The cool part is that you can have a component, let's say one that is part of the framework itself (not a new one you made), which has it's default configuration as part of the framework. In your application/project you have a config directory, where you override or update a few of those settings, as needed. In your project you also have a liveconfig directory, where your non-server specific production settings go (say upping the cache size, or database connection pool size, or whatever). In the server instance on your desktop/laptop you also have a localconfig where you put settings specific to your computer (mail server, a local instance of an external webservice, etc... And in the server instance on the shared dev, or test, or staging, or preview, or production servers, they also have the environment and server specific settings there.

                    That way you can build and deploy the project locally, testing it, push that kit to shared dev, then to test, then to stage, etc... all the way into production, and the application just works. It's really brilliant, and pretty essential for big enterprise type environments.

                    Maybe I'm missing something, but I haven't found the parallel functionality in JBoss or Seam.

                    As part of my rant here, I want to ask for component specific properties files, instead of having to use the more cumbersome xml files, or a shared seam.properties:) I'd also love to see a standard component naming scheme that isn't so similar to package and class naming. A component's namespace and name shouldn't be related to it's package and class necessarily, and by formatting them the same, there's some implied link and confusion (imho).

                    I'd like to get a discussion going on configuration mechanisms, layers, etc... in general.


                    • 7. Re: Application config file outside the EAR
                      None None Master

                      I just got my SAR working and it is persistent. Now I have to get access to the SAR's mbean from within the EAR. That seems like that should be easy. And the persistent SAR itself was pretty easy, and this is a nice way to do all this, so config parameters can be used from the jmx-console. It's a little bit much coding but it's ok.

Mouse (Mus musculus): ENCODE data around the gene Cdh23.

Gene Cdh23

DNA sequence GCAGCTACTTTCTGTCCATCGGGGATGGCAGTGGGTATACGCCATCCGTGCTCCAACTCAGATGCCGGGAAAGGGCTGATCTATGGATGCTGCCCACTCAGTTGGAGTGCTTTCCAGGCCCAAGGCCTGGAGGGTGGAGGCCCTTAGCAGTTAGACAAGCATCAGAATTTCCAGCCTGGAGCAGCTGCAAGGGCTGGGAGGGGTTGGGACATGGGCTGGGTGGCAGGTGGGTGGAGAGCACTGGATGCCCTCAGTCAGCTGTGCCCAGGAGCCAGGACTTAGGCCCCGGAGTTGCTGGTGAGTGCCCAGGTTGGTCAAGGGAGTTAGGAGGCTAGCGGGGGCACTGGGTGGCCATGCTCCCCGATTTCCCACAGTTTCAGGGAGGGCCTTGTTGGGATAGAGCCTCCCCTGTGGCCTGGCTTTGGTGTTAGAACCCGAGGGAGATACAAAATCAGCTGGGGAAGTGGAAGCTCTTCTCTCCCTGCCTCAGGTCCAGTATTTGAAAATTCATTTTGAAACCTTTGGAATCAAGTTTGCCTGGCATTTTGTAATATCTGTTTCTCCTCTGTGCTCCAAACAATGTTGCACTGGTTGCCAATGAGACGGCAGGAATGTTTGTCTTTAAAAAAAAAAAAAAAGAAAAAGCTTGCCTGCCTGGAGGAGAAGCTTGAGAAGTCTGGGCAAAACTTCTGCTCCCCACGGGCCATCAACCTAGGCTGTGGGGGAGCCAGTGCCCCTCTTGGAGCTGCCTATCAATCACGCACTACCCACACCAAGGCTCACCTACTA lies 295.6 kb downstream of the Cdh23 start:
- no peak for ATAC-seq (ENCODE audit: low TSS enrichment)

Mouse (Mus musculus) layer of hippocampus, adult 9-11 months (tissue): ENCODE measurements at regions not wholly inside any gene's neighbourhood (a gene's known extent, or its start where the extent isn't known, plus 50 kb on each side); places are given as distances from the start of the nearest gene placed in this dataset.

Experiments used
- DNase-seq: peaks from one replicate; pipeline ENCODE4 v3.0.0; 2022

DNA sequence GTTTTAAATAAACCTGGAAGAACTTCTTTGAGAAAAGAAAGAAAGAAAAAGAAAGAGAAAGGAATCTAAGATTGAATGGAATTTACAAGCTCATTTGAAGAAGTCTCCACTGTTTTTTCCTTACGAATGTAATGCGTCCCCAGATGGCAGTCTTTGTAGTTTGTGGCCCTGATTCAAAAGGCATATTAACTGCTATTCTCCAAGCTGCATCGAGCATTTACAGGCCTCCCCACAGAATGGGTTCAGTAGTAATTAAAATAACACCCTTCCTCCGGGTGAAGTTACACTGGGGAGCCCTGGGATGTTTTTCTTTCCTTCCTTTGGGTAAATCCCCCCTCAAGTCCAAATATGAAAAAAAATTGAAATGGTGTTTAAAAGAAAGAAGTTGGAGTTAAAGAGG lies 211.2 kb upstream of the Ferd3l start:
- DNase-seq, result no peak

• 8. Re: Application config file outside the EAR
                        None None Master

                        Actually using MBeans is better than just having it read a config file somewhere. With the bean, I get to store properties, and yes, that is more cumbersome than putting them in a config file. But I get to do more: I can have the bean not only store the path to the file storage directory, but also check the status (permissions), create it, clear it, give statistics about it, etc. So it's a reasonable way. It is a bit of XML to manage, but it's workable.

                        • 9. Re: Application config file outside the EAR
                          Devon Hillard Novice

                          The issue, in my mind, is that using mbeans doesn't lend itself to the scenarios I had in mind, with environment (dev, test, stage, etc...) and server (app01, app02, etc...) specific configs.

                          However, I'm glad it worked for your situation! Can you put up an example of how you're using the SAR as a config mechanism?

                          -- Devon

                          • 10. Re: Application config file outside the EAR
                            Eric H Novice

                            Here is source code that shows all of the above: a persistent XMBean, accessing it within a web application, creating it as a Seam component, and wrapping the MBean proxy for safety: http://chiralsoftware.com/master-sauce/. This is still a work in progress, and in fact it always will be in progress, hence the name. You can build the app using:

                            ant -f build-template.xml ear

                            Or you can generate an app:

                            ant generate

                            and then go into that app and build it:

                            ant ear

                            It's an alternative to Seam-Gen. It does a few more things that we need in every application, like admin users, a SAR to store configuration, etc. Let me know what you think of it. It's really an in-house tool, and is not a finished product, but I'm putting it out there because it might be of interest or use. And it shows how to use a SAR to store config information outside the EAR.